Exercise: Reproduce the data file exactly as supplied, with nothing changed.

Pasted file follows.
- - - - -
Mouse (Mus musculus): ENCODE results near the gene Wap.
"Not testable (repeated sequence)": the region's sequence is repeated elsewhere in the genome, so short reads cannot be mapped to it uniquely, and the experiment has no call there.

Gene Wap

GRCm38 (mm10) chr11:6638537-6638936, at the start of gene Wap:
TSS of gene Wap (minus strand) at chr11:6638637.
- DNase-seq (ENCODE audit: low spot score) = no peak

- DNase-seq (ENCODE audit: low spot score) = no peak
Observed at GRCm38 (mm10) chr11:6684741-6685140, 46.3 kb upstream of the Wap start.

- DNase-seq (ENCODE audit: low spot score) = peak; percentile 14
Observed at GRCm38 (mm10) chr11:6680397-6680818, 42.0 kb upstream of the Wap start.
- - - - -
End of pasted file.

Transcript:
Mouse (Mus musculus): ENCODE results near the gene Wap.
"Not testable (repeated sequence)": the region's sequence is repeated elsewhere in the genome, so short reads cannot be mapped to it uniquely, and the experiment has no call there.

Gene Wap

GRCm38 (mm10) chr11:6638537-6638936, at the start of gene Wap:
TSS of gene Wap (minus strand) at chr11:6638637.
- DNase-seq (ENCODE audit: low spot score) = no peak

- DNase-seq (ENCODE audit: low spot score) = no peak
Observed at GRCm38 (mm10) chr11:6684741-6685140, 46.3 kb upstream of the Wap start.

- DNase-seq (ENCODE audit: low spot score) = peak; percentile 14
Observed at GRCm38 (mm10) chr11:6680397-6680818, 42.0 kb upstream of the Wap start.